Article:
The Meursault Investigation

By Kamel Daoud

In 1942, Albert Camus’ The Outsider was published, creating a work that has since become a literary phenomenon. The novel, which often appears in listings of the Top 50 must-read books of all time, has transcended beyond the iconic. It has sparked endless debate on the mindset and motivation of its sociopathic central character, who becomes the unlikely perpetrator of the murder of an innocent, nameless Arab man on a beach in Algiers.

Over 70 years on, comes a powerful response from Algerian journalist and author Kamel Daoud, whose masterful polemic, The Meursault Investigation, provides a compelling Algerian perspective on one of the biggest crimes in modern fiction.

In this incendiary novel, which is brave, audacious and often downright angry, Daoud puts a name, a character and life to the fictional man murdered by Camus’ protagonist Meursault. Powerfully, he paints the hopes, frailties and day-to-day frustrations suffered by the Arab community under French colonial rule. This provides us with an immediate and wider context of what happened and why – to the Arab and his family. But perhaps most importantly, the Arab man killed by Meursault in the blinding sun on a beach one afternoon is given a name, an identity and a soul. He is called Musa (Moses). The story is told by his surviving brother Harun.

In light of the rapidly changing political landscape witnessed by the Arab Spring offensive across many North African countries, this timely riposte to Camus’ novel – written when the impacts of French colonial rule pervaded every aspect of Algerian life – provides an unsettling prick to the collective conscience. And yet, despite the inevitable French retreat, Harun remains cynical about the longer term achievements of longed-for independence. He wearily describes the liberated capital as “an outdated actress left over from the days of revolutionary theatre.”

The Meursault Investigation is an unsettling read on so many levels and all the more rewarding because of this. Daoud creates a book which attempts to set the record straight, but in doing so betrays a wider cynicism about the prospect of anticipated change making a lasting difference.

For maximum impact, read The Outsider first, then this. Daoud’s novel is an undoubted classic, as much as the first.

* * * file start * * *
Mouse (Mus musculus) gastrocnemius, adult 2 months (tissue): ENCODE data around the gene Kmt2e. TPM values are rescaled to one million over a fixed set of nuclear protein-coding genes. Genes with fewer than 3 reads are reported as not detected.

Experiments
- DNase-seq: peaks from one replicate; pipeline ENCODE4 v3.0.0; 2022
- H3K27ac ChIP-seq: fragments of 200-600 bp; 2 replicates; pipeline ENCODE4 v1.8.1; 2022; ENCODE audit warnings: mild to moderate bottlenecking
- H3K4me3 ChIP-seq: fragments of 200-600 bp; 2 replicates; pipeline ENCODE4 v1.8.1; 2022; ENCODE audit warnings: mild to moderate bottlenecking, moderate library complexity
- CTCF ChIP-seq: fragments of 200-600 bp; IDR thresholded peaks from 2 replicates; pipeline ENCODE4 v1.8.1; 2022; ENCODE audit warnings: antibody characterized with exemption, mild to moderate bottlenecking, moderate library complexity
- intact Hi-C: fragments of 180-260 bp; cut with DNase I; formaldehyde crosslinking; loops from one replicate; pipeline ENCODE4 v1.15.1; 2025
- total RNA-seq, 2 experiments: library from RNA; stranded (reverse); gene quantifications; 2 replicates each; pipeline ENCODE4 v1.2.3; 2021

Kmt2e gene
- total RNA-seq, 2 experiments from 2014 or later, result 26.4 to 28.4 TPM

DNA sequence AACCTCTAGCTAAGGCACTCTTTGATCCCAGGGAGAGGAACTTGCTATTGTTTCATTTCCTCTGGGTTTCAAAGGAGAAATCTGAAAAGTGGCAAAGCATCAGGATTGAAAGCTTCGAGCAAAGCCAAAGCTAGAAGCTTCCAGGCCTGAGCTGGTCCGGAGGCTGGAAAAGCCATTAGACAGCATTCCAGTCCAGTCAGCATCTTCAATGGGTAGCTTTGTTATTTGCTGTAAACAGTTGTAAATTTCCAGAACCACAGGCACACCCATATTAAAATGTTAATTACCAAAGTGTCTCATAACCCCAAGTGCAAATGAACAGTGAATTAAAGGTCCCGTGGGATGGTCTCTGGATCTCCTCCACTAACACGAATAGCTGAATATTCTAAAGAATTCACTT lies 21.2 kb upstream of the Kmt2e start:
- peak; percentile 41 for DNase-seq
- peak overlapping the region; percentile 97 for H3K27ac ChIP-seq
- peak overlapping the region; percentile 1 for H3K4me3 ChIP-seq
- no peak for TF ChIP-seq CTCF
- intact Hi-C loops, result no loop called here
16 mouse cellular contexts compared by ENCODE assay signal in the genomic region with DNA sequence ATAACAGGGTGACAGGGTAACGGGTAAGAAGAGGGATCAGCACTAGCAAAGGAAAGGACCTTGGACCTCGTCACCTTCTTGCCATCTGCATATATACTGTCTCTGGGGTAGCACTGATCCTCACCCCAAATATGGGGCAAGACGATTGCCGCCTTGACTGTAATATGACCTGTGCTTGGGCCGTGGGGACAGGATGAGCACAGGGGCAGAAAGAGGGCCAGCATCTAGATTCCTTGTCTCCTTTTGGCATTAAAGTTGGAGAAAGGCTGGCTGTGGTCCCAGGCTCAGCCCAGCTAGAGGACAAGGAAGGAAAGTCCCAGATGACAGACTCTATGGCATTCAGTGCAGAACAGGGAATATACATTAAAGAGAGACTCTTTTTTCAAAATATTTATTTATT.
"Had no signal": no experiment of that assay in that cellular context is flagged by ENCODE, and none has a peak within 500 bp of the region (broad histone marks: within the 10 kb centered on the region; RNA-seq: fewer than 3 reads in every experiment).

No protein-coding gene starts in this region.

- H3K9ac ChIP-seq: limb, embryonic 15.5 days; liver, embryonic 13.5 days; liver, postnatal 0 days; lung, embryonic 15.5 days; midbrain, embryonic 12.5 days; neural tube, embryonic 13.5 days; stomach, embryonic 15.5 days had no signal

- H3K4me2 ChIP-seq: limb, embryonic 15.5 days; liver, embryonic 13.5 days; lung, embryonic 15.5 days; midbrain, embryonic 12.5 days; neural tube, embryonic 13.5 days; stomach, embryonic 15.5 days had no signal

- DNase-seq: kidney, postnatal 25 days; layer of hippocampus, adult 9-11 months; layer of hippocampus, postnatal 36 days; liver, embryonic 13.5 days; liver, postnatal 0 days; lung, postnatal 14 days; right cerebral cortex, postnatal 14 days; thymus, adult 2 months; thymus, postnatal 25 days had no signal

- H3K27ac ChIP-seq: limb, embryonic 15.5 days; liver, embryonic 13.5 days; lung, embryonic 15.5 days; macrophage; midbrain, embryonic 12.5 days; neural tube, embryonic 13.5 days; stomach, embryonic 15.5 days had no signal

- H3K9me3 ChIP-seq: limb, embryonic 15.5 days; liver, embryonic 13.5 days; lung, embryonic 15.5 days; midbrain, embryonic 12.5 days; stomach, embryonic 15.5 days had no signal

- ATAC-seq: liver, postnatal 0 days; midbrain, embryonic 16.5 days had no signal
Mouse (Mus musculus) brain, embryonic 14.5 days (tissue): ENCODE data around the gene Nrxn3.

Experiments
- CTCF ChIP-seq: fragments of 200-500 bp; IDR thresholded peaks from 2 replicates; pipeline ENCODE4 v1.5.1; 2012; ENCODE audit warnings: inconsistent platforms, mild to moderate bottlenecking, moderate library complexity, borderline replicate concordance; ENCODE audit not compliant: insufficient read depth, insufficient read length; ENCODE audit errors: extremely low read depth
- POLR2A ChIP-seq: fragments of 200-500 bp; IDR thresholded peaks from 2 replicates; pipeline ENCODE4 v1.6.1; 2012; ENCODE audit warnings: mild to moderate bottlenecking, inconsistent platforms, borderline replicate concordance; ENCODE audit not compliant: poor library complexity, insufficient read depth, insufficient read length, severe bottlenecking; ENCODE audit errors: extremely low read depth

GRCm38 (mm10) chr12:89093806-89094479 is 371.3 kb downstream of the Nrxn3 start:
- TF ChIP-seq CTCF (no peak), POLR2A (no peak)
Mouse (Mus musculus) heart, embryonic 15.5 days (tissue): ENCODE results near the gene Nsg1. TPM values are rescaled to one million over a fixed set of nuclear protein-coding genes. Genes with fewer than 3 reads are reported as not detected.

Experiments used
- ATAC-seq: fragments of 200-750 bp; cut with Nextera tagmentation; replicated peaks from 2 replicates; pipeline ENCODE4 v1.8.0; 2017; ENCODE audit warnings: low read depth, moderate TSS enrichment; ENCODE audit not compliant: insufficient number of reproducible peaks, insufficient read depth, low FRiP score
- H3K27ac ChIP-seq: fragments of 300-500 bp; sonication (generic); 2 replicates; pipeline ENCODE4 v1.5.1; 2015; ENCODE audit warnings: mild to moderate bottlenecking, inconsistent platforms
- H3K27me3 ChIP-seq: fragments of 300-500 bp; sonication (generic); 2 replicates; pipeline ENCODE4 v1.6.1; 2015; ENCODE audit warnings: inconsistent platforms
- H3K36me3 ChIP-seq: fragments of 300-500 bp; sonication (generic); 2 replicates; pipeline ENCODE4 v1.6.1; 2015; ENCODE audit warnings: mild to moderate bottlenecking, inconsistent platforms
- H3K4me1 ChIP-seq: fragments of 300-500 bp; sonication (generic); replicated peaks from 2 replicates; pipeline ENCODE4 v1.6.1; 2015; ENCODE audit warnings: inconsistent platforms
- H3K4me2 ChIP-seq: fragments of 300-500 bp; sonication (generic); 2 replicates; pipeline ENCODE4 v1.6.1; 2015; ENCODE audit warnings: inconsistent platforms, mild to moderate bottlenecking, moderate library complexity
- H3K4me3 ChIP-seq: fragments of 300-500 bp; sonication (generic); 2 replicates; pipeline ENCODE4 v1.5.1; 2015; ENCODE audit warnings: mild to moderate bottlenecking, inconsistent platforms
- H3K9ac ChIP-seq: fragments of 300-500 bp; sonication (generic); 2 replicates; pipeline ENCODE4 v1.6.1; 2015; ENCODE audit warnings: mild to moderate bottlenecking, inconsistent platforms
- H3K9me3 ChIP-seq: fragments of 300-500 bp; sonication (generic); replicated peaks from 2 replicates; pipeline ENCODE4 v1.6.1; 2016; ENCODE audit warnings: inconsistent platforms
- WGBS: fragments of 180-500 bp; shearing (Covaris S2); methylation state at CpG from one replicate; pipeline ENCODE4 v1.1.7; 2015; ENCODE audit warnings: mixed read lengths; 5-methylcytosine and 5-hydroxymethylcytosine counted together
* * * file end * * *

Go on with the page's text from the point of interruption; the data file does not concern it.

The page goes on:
Tom Warman

The Meursault Investigation was first published in Algeria in 2013.

The Loney

By Andrew Michael Hurley

When a debut novel, which loosely falls into the genre of horror, attracts the attention of none other than Stephen King (arguably the grandmaster of this form), curiosity gets the better of you.

Such was the disturbing power of Manchester author Andrew Hurley's bleak and haunting novel that I fell under its spell more than I initially cared to admit. Having been brought up in a household with more than a passing reverence for God and the practice of regular prayer and worship, this cleverly observed story of a church group outing – to an isolated house for an Easter retreat of healing and fellowship – touched a raw nerve.

The sparse landscape of the Lancashire coast provides a drab, barren setting for a small group of worshippers from London who return to The Loney with a gamut of doomed expectations and hope. This is all referenced back to their precious sojourn to this age-old property, previously accompanied by their now deceased priest.

Sadly, their new Father, who shepherds a loyal coterie of worshippers to The Loney, compares unfavourably with his predecessor. His secret predilection for drinking and worldly take on ethics does not go down well.

Therefore, comparisons with the group’s previous visit and their fatalistic anticipation of unlikely miracles set him up for inevitable failure. Indeed, as the retreat unfolds he comes to oversee a disastrous succession of events which bring tensions to the fore among the 'pilgrims'. They encounter a sinister resistance from the locals who have their own rituals and symbols to help them make sense of their remote, isolated ‘world’.

Narrated from the perspective of an older man recalling his traumatic visit as a child in the 1970s, The Loney is a powerful homage to the horror genre. Hurley plays with a range of themes – faith, ritual, forgiveness, human frailty and superstition in a story that holds on to its ultimate secret right to the end. This is a book that will haunt you long after you put it down.

Tom Warman